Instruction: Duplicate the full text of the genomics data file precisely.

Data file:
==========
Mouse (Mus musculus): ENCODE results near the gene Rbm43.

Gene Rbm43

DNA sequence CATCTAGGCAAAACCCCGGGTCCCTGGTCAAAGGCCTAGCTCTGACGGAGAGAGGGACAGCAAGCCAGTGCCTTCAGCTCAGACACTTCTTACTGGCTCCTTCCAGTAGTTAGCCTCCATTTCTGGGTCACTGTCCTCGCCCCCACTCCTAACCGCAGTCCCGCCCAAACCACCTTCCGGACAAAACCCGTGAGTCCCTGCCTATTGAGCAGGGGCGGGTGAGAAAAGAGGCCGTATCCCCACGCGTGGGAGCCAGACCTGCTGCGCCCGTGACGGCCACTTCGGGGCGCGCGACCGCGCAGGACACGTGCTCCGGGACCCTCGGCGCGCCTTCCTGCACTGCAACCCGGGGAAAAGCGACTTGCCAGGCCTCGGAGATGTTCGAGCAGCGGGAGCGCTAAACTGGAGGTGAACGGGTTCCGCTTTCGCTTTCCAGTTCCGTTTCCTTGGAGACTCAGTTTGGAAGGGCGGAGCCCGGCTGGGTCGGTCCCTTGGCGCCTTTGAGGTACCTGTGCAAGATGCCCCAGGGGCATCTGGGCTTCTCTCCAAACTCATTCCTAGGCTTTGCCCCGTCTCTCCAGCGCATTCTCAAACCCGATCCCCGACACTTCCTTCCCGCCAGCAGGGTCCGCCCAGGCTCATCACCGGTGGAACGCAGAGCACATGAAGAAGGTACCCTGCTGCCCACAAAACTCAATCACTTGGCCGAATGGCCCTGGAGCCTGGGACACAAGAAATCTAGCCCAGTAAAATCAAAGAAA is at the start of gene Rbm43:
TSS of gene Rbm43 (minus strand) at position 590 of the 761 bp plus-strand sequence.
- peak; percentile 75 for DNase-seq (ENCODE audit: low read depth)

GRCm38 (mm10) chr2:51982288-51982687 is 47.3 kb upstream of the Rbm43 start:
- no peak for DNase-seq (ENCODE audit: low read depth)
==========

Mouse (Mus musculus): ENCODE results near the gene Rbm43.

Gene Rbm43

DNA sequence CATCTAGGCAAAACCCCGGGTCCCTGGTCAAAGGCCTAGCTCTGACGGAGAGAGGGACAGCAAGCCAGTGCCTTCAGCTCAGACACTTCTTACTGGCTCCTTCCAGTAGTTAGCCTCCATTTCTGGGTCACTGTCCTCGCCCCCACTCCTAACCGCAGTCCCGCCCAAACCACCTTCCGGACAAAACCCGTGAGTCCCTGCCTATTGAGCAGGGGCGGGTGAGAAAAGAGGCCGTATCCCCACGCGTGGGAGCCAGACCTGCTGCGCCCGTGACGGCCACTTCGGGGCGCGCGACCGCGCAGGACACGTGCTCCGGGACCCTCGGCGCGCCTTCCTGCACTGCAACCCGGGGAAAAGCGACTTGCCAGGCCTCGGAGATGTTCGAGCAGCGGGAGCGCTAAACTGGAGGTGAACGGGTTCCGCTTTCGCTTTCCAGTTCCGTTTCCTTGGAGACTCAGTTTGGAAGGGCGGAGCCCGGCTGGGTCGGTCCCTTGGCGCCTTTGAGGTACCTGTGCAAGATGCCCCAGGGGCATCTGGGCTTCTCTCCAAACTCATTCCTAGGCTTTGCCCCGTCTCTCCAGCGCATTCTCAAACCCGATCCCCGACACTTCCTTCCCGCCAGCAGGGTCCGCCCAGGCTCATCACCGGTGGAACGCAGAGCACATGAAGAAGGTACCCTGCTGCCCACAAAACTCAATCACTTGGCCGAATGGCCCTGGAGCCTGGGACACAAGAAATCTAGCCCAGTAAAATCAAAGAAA is at the start of gene Rbm43:
TSS of gene Rbm43 (minus strand) at position 590 of the 761 bp plus-strand sequence.
- peak; percentile 75 for DNase-seq (ENCODE audit: low read depth)

GRCm38 (mm10) chr2:51982288-51982687 is 47.3 kb upstream of the Rbm43 start:
- no peak for DNase-seq (ENCODE audit: low read depth)